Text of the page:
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Texas Photo ID Trial Update: First Witnesses

Testimony from the first witnesses in the Texas Photo ID case: Sammie Bates and Calvin Carrier.

  • Carson Whitelemons
September 2, 2014

After nearly a year of litig­a­tion, the Texas photo ID trial star­ted Tues­day, Septem­ber 2. Visit our trial page for updates from the two-week trial as it proceeds. 

Witnesses

Sammie Bates test­i­fied by video depos­ition on Septem­ber 2nd. Ms. Bates was born in 1940, and is a grand­mother, African Amer­ican, and a voter.

  • Mrs. Bates test­i­fied that she has been voting since age 21. She remem­bers being a child in Missis­sippi, having to help her grand­mother count out money to pay her poll taxes, because she was the only one in her house going to school at the time. This made her “really angry” because, “I didn’t think you should have to pay to vote.”
  • She stated that voting in person is import­ant to her because she wants to see her ballot go into the box.
  • Mrs. Bates test­i­fied that she kept “running into the wall of need­ing her birth certi­fic­ate.” It took her a while to save up the $42 needed to order her birth certi­fic­ate because, “money the way it was…y­ou’re going to put the money where you feel the need is most urgent at the time.” Bates elab­or­ated that feed­ing her family was more import­ant: “we could­n’t eat the birth certi­fic­ate, and we could­n’t pay rent with the birth certi­fic­ate.”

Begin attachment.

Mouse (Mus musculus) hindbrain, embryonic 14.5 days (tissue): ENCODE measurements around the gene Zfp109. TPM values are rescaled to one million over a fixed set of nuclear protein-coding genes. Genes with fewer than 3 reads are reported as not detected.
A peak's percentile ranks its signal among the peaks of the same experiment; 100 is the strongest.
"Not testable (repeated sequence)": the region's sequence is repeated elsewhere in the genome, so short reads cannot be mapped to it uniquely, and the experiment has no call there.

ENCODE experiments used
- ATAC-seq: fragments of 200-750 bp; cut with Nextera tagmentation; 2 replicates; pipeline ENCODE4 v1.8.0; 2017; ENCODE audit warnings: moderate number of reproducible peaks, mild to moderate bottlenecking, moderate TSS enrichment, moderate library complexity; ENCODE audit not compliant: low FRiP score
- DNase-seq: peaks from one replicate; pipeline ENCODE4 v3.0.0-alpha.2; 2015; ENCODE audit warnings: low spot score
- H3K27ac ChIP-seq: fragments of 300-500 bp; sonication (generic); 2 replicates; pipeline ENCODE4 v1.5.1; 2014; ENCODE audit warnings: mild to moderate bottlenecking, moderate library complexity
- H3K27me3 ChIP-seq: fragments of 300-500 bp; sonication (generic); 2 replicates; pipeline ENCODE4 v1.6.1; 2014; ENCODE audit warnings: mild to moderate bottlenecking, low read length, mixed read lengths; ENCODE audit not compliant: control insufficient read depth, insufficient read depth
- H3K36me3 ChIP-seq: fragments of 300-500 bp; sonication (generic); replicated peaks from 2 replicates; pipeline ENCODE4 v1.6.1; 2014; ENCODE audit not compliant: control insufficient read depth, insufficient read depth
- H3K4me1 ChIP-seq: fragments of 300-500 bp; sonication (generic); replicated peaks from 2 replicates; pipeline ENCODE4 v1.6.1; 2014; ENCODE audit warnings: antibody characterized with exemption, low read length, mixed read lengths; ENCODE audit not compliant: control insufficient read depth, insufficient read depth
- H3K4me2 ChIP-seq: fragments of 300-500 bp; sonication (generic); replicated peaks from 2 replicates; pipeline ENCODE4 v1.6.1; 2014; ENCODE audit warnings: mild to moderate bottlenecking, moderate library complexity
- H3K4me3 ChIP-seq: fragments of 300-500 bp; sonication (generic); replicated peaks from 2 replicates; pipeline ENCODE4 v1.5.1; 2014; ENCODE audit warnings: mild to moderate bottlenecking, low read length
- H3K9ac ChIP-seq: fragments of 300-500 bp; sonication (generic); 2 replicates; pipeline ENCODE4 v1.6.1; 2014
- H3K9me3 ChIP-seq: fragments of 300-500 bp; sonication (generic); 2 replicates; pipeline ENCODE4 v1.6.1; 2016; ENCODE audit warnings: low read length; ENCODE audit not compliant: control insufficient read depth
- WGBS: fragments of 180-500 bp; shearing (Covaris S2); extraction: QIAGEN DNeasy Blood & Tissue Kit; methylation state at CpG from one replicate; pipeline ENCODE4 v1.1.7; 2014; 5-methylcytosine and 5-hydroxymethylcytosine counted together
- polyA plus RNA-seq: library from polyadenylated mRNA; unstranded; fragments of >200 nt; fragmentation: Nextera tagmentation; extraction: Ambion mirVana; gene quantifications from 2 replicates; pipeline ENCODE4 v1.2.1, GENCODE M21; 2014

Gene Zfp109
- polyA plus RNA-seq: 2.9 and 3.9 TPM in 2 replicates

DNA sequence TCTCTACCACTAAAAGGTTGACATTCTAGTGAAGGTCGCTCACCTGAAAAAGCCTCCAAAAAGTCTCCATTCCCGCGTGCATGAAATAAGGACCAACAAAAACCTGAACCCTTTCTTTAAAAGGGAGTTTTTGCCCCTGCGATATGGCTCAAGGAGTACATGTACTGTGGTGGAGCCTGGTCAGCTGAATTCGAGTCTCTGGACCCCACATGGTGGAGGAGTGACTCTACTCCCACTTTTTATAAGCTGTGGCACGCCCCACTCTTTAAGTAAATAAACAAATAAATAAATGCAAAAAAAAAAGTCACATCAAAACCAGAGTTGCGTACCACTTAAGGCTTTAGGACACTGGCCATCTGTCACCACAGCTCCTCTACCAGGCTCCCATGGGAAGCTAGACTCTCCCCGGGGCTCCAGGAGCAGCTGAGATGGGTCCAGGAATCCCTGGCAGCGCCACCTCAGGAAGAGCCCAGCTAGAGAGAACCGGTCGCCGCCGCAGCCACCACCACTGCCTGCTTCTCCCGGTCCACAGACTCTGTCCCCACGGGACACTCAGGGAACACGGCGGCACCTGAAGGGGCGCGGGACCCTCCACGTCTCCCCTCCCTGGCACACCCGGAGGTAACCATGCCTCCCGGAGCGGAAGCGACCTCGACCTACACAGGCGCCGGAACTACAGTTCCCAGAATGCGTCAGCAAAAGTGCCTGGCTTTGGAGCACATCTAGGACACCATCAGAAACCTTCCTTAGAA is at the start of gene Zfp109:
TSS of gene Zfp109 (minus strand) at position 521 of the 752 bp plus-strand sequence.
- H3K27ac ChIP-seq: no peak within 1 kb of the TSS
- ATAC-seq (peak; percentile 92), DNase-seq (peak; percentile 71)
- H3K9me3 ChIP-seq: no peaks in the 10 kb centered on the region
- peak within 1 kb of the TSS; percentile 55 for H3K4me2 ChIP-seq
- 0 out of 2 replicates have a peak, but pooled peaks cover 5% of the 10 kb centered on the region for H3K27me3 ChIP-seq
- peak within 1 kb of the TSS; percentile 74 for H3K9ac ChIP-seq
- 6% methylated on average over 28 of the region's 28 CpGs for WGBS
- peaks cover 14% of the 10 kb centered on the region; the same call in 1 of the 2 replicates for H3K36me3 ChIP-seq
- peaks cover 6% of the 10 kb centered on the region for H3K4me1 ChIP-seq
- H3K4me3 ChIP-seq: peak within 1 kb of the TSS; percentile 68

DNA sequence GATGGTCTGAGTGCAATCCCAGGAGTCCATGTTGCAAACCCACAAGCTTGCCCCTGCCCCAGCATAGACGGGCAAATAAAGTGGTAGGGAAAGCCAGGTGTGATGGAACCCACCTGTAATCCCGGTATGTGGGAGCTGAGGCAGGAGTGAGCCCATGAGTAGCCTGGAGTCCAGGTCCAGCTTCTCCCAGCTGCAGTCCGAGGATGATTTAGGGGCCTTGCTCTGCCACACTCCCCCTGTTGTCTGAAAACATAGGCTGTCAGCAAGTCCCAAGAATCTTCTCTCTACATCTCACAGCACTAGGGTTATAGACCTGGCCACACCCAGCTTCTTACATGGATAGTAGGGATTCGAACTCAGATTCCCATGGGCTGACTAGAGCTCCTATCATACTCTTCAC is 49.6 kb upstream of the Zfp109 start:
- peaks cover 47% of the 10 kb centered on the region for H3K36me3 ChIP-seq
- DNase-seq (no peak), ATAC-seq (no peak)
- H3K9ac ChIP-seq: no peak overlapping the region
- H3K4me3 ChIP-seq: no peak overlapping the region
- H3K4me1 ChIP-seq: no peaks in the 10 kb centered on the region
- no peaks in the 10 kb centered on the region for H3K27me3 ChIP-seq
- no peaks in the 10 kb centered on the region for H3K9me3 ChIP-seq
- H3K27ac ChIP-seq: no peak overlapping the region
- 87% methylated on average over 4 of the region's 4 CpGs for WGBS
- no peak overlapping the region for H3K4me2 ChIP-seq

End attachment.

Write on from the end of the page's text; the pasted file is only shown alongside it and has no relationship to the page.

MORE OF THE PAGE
Calvin Carrier is the son of Floyd Carrier, an 83 year old African Amer­ican veteran who had trouble voting because of the new ID require­ments. Both spoke as witnesses and explained the diffi­culties Floyd Carrier faced obtain­ing an ID.

  • Calvin stated that when his father went to vote in Novem­ber 2013, he was unaware of the new require­ments. Floyd brought his expired Driver’s License, his VA card, and his voter regis­tra­tion card. He has gone to the same place to vote for past seven or ten years. Poll work­ers recog­nized Floyd but then asked for his iden­ti­fic­a­tion. He was told his ID was not good enough.
  • Floyd test­i­fied that his father wasn’t told of a provi­sional ballot option, any inform­a­tion about the Elec­tion Iden­ti­fic­a­tion Certi­fic­ate, or the option to vote by mail.
  • Calvin Floyd described the “quest” he went on with his father to try to get ID.  He stated he was told by a DPS agent that he needed a Birth Certi­fic­ate. He sent in  his applic­a­tion (which cost $24 plus $10–12 for a notary fee), and got back a birth certi­fic­ate filled with mistakes. They then had to then send in an applic­a­tion for an amend­ment, which was rejec­ted. Floyd provided addi­tional mater­i­als and sent in another applic­a­tion, which then had to be notar­ized again. He stated that he then heard back that the require­ments had changed and now he needed more docu­ments.
  • When Floyd could not vote in Novem­ber 2013, he stated he was disap­poin­ted in the coun­try: “after all I did for the coun­try, they turned me down.” But he test­i­fied that he has not given up: “I’m here today.”
  • During cross exam­in­a­tion, Calvin Carrier stated that his father wanted an ID for purposes other than voting— that Floyd Carrier would also use this ID “for daily life.”

Visit our trial page for back­ground on the case and updates from the three-week trial.